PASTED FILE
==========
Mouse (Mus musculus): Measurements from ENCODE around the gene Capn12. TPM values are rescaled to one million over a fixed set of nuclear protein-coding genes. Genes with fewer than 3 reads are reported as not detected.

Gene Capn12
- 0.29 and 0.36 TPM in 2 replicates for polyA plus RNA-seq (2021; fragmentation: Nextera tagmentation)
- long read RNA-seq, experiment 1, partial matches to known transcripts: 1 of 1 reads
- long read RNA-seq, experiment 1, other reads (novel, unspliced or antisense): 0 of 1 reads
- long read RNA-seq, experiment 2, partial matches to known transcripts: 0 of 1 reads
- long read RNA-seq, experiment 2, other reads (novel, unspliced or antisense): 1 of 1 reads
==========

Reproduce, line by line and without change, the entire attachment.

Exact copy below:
Mouse (Mus musculus): Measurements from ENCODE around the gene Capn12. TPM values are rescaled to one million over a fixed set of nuclear protein-coding genes. Genes with fewer than 3 reads are reported as not detected.

Gene Capn12
- 0.29 and 0.36 TPM in 2 replicates for polyA plus RNA-seq (2021; fragmentation: Nextera tagmentation)
- long read RNA-seq, experiment 1, partial matches to known transcripts: 1 of 1 reads
- long read RNA-seq, experiment 1, other reads (novel, unspliced or antisense): 0 of 1 reads
- long read RNA-seq, experiment 2, partial matches to known transcripts: 0 of 1 reads
- long read RNA-seq, experiment 2, other reads (novel, unspliced or antisense): 1 of 1 reads